This paper considers communication in terms of inference about the behaviour of others (and our own behaviour). It is based on the premise that our sensations are largely generated by other agents like ourselves. This means, we are trying to infer how our sensations are caused by others, while they are trying to infer our behaviour: for example, in the dialogue between two speakers. We suggest that the infinite regress induced by modelling another agent - who is modelling you - can be finessed if you both possess the same model. In other words, the sensations caused by others and oneself are generated by the same process. This leads to a view of communication based upon a narrative that is shared by agents who are exchanging sensory signals. Crucially, this narrative transcends agency - and simply involves intermittently attending to and attenuating sensory input. Attending to sensations enables the shared narrative to predict the sensations generated by another (i.e. to listen), while attenuating sensory input enables one to articulate the narrative (i.e. to speak). This produces a reciprocal exchange of sensory signals that, formally, induces a generalised synchrony between internal (neuronal) brain states generating predictions in both agents. We develop the arguments behind this perspective, using an active (Bayesian) inference framework and offer some simulations (of birdsong) as proof of principle.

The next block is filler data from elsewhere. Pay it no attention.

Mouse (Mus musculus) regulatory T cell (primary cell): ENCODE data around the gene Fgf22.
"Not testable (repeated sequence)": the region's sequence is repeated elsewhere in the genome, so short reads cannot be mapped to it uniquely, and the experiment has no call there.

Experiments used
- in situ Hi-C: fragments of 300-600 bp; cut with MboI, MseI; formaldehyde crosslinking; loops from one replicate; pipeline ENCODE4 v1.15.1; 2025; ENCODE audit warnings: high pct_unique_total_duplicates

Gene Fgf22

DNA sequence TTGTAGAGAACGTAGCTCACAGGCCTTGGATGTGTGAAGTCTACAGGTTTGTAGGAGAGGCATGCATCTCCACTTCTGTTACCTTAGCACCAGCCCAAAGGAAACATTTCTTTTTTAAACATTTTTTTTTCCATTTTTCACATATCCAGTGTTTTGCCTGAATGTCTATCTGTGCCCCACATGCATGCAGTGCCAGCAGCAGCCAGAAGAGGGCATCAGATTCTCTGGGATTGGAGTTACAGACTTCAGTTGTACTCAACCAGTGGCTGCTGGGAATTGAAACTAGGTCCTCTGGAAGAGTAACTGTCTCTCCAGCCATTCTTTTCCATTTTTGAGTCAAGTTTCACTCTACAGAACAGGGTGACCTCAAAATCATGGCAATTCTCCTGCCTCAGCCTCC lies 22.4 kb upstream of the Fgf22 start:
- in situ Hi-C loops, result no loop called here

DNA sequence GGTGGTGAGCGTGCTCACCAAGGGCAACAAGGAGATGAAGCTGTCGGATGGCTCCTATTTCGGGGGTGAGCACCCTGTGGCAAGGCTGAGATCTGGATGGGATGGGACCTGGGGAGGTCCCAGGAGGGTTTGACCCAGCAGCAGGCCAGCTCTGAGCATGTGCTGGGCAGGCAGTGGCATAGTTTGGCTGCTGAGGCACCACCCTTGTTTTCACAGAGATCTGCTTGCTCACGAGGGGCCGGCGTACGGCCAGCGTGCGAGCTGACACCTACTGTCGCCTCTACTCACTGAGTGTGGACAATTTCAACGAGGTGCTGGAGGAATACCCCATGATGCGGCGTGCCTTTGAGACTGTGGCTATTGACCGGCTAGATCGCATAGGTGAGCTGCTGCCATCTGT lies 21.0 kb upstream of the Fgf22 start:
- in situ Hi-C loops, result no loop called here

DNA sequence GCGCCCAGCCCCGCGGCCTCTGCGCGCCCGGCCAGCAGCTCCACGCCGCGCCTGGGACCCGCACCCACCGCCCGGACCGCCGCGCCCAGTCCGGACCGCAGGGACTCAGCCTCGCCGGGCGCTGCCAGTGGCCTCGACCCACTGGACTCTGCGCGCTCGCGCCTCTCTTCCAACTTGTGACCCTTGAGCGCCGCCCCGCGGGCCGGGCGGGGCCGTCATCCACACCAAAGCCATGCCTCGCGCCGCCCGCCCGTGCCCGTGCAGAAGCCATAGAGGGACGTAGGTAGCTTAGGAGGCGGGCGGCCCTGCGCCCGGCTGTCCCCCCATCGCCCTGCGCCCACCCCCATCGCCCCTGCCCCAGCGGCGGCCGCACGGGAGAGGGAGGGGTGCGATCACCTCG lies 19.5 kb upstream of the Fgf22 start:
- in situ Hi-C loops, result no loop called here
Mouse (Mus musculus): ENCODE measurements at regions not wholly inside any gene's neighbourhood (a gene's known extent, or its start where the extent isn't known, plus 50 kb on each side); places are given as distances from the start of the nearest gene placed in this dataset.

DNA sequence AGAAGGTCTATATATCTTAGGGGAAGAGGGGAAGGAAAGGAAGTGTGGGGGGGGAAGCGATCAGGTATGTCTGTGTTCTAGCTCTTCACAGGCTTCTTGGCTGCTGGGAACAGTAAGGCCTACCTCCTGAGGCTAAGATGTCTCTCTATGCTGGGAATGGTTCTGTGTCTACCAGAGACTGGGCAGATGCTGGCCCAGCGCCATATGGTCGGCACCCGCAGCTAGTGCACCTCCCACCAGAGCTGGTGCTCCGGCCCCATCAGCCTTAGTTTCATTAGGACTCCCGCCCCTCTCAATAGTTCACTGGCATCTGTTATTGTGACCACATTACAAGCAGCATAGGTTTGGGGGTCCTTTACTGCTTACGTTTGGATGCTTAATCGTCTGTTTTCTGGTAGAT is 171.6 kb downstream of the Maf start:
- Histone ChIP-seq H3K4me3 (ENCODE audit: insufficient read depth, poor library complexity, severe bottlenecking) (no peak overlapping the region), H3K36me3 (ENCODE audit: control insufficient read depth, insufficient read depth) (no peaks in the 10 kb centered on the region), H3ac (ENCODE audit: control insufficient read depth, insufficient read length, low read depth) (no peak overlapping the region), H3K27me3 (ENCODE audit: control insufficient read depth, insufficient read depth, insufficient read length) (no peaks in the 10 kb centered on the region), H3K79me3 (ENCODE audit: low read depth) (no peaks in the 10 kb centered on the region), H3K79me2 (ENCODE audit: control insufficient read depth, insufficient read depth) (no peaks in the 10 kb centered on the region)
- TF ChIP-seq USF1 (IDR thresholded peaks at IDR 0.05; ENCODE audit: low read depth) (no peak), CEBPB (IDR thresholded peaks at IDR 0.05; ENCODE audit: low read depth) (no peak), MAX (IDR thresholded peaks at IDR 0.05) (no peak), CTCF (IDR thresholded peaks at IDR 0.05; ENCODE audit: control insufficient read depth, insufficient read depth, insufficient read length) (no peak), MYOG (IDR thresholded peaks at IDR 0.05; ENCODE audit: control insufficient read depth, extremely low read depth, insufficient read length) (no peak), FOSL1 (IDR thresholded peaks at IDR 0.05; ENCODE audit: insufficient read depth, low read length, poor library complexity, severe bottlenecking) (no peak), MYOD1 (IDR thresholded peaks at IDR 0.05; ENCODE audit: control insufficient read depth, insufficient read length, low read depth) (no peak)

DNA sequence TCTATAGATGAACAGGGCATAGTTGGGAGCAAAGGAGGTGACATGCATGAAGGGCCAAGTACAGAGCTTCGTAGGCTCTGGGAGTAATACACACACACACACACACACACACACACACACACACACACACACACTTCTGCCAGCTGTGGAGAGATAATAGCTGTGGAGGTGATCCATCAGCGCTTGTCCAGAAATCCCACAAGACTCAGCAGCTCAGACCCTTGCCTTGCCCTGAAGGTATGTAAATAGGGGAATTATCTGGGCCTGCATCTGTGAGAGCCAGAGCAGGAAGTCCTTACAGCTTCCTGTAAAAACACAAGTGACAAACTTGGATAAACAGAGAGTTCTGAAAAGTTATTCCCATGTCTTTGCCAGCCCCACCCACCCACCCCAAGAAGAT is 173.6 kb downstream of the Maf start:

Keywords: Active inference; Attention; Bayesian; Communication; Generalised synchrony; Predictive coding; Sensory attenuation; Theory of mind.
Copyright © 2014 The Authors. Published by Elsevier Inc. All rights reserved.